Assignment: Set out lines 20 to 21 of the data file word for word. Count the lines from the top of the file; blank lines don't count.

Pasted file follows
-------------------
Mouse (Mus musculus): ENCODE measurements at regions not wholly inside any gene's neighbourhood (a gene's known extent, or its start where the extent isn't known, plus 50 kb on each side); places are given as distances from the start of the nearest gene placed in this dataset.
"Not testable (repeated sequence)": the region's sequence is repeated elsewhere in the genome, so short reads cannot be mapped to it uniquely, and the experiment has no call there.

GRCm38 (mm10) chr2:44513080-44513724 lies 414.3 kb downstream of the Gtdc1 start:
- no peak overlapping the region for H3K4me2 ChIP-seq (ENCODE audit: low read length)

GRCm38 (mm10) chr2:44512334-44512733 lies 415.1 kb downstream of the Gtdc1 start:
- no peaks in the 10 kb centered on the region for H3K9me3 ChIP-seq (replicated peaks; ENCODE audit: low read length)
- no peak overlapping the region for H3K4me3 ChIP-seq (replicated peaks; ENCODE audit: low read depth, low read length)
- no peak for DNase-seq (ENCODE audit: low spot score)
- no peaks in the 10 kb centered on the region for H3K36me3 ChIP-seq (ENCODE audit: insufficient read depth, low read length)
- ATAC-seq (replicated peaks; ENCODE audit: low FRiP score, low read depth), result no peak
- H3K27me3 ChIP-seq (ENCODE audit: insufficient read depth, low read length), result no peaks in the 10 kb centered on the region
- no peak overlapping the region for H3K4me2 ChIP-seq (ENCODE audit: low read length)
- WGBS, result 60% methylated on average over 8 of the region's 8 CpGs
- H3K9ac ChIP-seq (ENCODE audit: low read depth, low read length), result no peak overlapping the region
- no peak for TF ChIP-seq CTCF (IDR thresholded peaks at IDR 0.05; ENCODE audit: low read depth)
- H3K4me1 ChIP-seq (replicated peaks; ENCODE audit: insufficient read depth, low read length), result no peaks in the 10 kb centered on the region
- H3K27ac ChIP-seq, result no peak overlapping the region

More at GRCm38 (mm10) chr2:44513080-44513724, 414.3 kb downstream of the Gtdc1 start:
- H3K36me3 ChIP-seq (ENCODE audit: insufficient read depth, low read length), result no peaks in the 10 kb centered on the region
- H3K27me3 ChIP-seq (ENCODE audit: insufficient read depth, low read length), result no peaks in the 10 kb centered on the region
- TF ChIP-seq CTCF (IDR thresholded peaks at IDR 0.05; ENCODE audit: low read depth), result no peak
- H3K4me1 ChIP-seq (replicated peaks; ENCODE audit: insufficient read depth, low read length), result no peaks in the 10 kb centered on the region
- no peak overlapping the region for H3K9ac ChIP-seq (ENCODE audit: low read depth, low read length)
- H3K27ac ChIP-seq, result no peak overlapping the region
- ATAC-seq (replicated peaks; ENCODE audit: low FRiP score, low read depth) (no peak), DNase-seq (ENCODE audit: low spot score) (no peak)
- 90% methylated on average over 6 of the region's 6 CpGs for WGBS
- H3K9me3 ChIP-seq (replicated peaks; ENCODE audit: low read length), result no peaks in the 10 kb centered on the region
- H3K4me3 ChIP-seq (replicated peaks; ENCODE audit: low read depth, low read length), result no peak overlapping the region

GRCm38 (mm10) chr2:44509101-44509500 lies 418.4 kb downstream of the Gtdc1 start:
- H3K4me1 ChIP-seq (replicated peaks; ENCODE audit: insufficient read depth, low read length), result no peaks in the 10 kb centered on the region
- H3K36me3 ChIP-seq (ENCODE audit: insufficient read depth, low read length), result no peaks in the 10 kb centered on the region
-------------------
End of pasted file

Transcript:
- H3K27me3 ChIP-seq (ENCODE audit: insufficient read depth, low read length), result no peaks in the 10 kb centered on the region
- TF ChIP-seq CTCF (IDR thresholded peaks at IDR 0.05; ENCODE audit: low read depth), result no peak